To restart LDAP with most installations (not Mac OS X), use the following command:
krypted January 30th, 2005
A great resource for Windows DOS commands:
krypted January 28th, 2005
If you take an email address like my iCloud account, it’s email@example.com. If I take the username and add a + at the end I can then type some characters and put it all in front of the @ and domain name then the mail will still come to me. So, let’s say I use it to create an AppleID for an APNS certificate. That would be:
Or iPhone1 (or these days iPad1):
The only gotcha is that occasionally you’ll run into some field on a webpage that has input validation for non alpha-numeric characters. Shouldn’t be the case, but it comes up from time to time. I use this a lot. For example, rather than use my email w/ my credit card company, I can use krypted+SOMECOMPANY@me.com and then I can create filters in Mail a little more easily for mail that comes from them. The best part about that is that it then shows me really easily who is selling my information that shouldn’t. For example, you’d think SOMECOMPANY gets enough $ out of me as a paying customer, but apparently not because they’ve sold my email address to at least 3 or 4 companies.
krypted January 27th, 2005
X traffic takes up a lot of network bandwidth and is insecure. SSH offers compression making it slightly more efficient and security…
krypted January 25th, 2005
Posted In: Uncategorized
The cron command has officially been deprecated in Mac OS X, but still functions if called upon. cron starts a process that executes commands at specified dates and times. Regularly scheduled commands can be specified according to instructions found in the crontab files in the directory /var/spool/cron/crontabs. Users can submit their own crontab files via the crontab command. Crontab copies the specified file or standard input if no file is specified, into a directory that holds all users’ crontabs. crontab options:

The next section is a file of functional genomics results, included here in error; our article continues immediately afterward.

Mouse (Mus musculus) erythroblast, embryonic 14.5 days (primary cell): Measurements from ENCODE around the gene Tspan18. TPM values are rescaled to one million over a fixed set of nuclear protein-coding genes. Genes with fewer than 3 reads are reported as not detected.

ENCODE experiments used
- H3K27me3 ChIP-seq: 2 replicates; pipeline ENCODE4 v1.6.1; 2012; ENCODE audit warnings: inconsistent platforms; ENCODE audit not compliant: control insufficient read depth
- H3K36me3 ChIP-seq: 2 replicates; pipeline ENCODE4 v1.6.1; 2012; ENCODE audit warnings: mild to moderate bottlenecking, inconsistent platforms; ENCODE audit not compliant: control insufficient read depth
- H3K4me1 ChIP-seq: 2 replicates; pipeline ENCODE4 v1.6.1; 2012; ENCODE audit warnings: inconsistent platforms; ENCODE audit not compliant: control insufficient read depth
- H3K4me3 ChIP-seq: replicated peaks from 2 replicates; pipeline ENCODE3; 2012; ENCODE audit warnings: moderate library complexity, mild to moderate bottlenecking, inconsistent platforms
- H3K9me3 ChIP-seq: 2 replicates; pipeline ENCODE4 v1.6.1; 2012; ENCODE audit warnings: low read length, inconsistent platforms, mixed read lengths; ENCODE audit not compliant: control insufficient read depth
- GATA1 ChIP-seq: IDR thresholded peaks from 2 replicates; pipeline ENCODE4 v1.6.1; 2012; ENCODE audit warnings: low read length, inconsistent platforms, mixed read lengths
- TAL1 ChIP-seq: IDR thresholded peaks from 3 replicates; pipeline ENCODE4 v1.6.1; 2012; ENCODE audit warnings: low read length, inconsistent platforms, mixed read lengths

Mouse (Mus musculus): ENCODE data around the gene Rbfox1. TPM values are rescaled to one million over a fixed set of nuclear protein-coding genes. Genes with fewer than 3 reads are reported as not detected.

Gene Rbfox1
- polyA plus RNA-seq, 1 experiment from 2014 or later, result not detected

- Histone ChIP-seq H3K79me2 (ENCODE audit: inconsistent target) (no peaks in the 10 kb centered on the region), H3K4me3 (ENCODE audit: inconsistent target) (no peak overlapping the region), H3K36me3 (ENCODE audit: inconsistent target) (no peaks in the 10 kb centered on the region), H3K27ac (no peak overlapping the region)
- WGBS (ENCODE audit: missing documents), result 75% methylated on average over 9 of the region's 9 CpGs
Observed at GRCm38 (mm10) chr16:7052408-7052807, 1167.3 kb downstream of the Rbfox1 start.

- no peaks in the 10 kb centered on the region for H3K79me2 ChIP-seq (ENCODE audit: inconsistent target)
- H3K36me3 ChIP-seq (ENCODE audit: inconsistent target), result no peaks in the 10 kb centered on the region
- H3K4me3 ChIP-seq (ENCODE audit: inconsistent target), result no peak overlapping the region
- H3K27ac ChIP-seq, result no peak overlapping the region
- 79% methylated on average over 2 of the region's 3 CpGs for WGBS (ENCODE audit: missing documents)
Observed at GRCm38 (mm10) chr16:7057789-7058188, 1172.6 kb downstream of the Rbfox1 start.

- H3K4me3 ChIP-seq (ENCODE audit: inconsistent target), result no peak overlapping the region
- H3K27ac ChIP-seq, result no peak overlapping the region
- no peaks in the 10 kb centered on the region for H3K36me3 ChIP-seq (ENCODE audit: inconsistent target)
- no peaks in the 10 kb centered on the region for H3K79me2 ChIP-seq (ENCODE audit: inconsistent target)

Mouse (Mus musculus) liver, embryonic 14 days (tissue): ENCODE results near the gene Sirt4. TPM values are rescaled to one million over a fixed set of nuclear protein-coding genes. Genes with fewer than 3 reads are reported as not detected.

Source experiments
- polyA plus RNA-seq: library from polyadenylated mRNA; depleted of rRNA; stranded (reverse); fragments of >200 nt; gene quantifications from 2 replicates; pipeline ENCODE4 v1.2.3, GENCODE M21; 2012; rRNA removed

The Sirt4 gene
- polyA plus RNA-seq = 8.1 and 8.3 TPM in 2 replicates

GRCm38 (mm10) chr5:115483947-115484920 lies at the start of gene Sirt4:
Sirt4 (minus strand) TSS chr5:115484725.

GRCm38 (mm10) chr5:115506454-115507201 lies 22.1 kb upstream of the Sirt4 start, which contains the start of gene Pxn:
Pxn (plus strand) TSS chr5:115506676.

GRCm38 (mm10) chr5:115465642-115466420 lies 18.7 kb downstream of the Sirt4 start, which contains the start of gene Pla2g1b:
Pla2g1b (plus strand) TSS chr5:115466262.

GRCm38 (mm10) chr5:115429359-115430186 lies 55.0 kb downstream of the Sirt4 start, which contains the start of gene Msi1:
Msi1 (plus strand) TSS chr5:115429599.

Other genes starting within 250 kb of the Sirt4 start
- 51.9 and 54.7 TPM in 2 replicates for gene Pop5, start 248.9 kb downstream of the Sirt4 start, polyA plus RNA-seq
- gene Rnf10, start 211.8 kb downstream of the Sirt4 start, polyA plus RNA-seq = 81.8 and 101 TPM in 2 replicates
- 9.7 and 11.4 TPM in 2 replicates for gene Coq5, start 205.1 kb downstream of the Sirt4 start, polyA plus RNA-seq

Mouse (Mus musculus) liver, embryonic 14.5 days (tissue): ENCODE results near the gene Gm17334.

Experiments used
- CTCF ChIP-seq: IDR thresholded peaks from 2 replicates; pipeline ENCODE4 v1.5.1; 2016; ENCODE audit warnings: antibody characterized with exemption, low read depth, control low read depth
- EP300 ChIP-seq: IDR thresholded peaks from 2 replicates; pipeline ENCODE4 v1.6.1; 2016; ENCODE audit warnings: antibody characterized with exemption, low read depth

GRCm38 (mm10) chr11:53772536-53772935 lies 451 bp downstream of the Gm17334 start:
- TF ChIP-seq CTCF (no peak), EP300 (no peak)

A crontab file consists of lines of six fields each.The fields are separated by spaces or tabs. The first five are integers that specify the following (in order):
Each of these patterns may be either an asterisk (meaning all valid values) or a list of elements separated by commas. An element is either a number or two numbers separated by a minus sign ( meaning an inclusive range). Notice the time is in 24 hour format, 0 is midnight and 13 is one in the afternoon. The * wildcard can be used to run on every instance of a given object.
The sixth field of a line in a crontab file is a string to be executed by the shell at the specified times by the first fife fields. A percent character in this field (unless escaped by ) is translated to a newline character. Only the first line (up to a % or end of line) of the command field is executed by the shell. The other lines are made available to the command as standard input.
Any line beginning with a # is a comment and is ignored.
krypted January 24th, 2005
Have a logo you want to put on shirts but don’t have enough to have them printed up? Well, give cafepress a shot.
krypted January 23rd, 2005
Posted In: sites
Echo Save the batch file “AU_Clean_SID.cmd”. This batch file will do the following:
Echo 1. Stops the wuauserv service
Echo 2. Deletes the AccountDomainSid registry key (if it exists)
Echo 3. Deletes the PingID registry key (if it exists)
Echo 4. Deletes the SusClientId registry key (if it exists)
Echo 5. Restarts the wuauserv service
Echo 6. Resets the Authorization Cookie
Echo 7. More information on http://msmvps.com/Athif
net stop wuauserv
REG DELETE “HKLMSOFTWAREMicrosoftWindowsCurrentVersionWindowsUpdate” /v AccountDomainSid /f
REG DELETE “HKLMSOFTWAREMicrosoftWindowsCurrentVersionWindowsUpdate” /v PingID /f
REG DELETE “HKLMSOFTWAREMicrosoftWindowsCurrentVersionWindowsUpdate” /v SusClientId /f
net start wuauserv
wuauclt /resetauthorization /detectnow
krypted January 22nd, 2005
Posted In: Windows XP
krypted January 21st, 2005
Posted In: Network Infrastructure